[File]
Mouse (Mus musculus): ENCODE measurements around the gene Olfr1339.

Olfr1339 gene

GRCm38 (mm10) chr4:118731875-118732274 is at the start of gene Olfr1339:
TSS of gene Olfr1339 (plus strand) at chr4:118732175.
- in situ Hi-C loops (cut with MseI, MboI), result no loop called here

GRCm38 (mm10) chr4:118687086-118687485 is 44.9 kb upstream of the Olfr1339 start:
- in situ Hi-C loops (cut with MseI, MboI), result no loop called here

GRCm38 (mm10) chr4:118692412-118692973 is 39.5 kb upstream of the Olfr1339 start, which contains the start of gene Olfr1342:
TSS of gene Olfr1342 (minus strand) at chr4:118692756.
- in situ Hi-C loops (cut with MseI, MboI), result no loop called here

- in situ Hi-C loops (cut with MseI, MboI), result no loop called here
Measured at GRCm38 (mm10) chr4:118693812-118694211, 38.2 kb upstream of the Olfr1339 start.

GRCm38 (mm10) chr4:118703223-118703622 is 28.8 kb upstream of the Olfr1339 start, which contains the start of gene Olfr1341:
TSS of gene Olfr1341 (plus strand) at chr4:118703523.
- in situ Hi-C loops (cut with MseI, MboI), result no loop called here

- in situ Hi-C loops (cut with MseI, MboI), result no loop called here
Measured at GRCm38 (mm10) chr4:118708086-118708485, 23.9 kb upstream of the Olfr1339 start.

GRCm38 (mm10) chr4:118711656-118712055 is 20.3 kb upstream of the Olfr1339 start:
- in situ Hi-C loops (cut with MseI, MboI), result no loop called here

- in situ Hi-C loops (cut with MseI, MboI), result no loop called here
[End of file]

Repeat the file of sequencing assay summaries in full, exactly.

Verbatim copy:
Mouse (Mus musculus): ENCODE measurements around the gene Olfr1339.

Olfr1339 gene

GRCm38 (mm10) chr4:118731875-118732274 is at the start of gene Olfr1339:
TSS of gene Olfr1339 (plus strand) at chr4:118732175.
- in situ Hi-C loops (cut with MseI, MboI), result no loop called here

GRCm38 (mm10) chr4:118687086-118687485 is 44.9 kb upstream of the Olfr1339 start:
- in situ Hi-C loops (cut with MseI, MboI), result no loop called here

GRCm38 (mm10) chr4:118692412-118692973 is 39.5 kb upstream of the Olfr1339 start, which contains the start of gene Olfr1342:
TSS of gene Olfr1342 (minus strand) at chr4:118692756.
- in situ Hi-C loops (cut with MseI, MboI), result no loop called here

- in situ Hi-C loops (cut with MseI, MboI), result no loop called here
Measured at GRCm38 (mm10) chr4:118693812-118694211, 38.2 kb upstream of the Olfr1339 start.

GRCm38 (mm10) chr4:118703223-118703622 is 28.8 kb upstream of the Olfr1339 start, which contains the start of gene Olfr1341:
TSS of gene Olfr1341 (plus strand) at chr4:118703523.
- in situ Hi-C loops (cut with MseI, MboI), result no loop called here

- in situ Hi-C loops (cut with MseI, MboI), result no loop called here
Measured at GRCm38 (mm10) chr4:118708086-118708485, 23.9 kb upstream of the Olfr1339 start.

GRCm38 (mm10) chr4:118711656-118712055 is 20.3 kb upstream of the Olfr1339 start:
- in situ Hi-C loops (cut with MseI, MboI), result no loop called here

- in situ Hi-C loops (cut with MseI, MboI), result no loop called here